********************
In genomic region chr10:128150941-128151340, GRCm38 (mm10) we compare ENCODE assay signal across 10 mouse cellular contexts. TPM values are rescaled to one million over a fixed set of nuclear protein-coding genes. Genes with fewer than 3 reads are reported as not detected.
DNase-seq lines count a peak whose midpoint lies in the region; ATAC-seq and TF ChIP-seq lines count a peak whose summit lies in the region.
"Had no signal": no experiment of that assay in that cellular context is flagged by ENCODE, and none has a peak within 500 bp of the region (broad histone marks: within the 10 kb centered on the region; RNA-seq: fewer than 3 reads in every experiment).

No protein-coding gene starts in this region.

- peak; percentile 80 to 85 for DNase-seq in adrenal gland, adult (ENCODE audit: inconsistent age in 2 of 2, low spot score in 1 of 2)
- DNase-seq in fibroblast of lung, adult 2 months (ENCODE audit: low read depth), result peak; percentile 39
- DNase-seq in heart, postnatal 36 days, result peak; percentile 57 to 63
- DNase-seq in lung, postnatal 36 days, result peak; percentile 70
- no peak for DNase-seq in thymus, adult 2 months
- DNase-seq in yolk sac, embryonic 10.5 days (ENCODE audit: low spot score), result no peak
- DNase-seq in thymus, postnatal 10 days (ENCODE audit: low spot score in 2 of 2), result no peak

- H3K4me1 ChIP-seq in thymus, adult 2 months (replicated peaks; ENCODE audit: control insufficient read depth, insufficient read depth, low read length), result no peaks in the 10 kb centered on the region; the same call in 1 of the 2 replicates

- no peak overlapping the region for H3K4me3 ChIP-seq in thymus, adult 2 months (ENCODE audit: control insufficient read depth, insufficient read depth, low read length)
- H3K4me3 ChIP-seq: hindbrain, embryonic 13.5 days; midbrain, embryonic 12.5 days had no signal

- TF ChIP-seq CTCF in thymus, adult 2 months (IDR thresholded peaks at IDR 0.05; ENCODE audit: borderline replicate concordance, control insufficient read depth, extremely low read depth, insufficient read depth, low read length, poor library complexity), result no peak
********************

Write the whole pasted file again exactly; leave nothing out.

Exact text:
In genomic region chr10:128150941-128151340, GRCm38 (mm10) we compare ENCODE assay signal across 10 mouse cellular contexts. TPM values are rescaled to one million over a fixed set of nuclear protein-coding genes. Genes with fewer than 3 reads are reported as not detected.
DNase-seq lines count a peak whose midpoint lies in the region; ATAC-seq and TF ChIP-seq lines count a peak whose summit lies in the region.
"Had no signal": no experiment of that assay in that cellular context is flagged by ENCODE, and none has a peak within 500 bp of the region (broad histone marks: within the 10 kb centered on the region; RNA-seq: fewer than 3 reads in every experiment).

No protein-coding gene starts in this region.

- peak; percentile 80 to 85 for DNase-seq in adrenal gland, adult (ENCODE audit: inconsistent age in 2 of 2, low spot score in 1 of 2)
- DNase-seq in fibroblast of lung, adult 2 months (ENCODE audit: low read depth), result peak; percentile 39
- DNase-seq in heart, postnatal 36 days, result peak; percentile 57 to 63
- DNase-seq in lung, postnatal 36 days, result peak; percentile 70
- no peak for DNase-seq in thymus, adult 2 months
- DNase-seq in yolk sac, embryonic 10.5 days (ENCODE audit: low spot score), result no peak
- DNase-seq in thymus, postnatal 10 days (ENCODE audit: low spot score in 2 of 2), result no peak

- H3K4me1 ChIP-seq in thymus, adult 2 months (replicated peaks; ENCODE audit: control insufficient read depth, insufficient read depth, low read length), result no peaks in the 10 kb centered on the region; the same call in 1 of the 2 replicates

- no peak overlapping the region for H3K4me3 ChIP-seq in thymus, adult 2 months (ENCODE audit: control insufficient read depth, insufficient read depth, low read length)
- H3K4me3 ChIP-seq: hindbrain, embryonic 13.5 days; midbrain, embryonic 12.5 days had no signal

- TF ChIP-seq CTCF in thymus, adult 2 months (IDR thresholded peaks at IDR 0.05; ENCODE audit: borderline replicate concordance, control insufficient read depth, extremely low read depth, insufficient read depth, low read length, poor library complexity), result no peak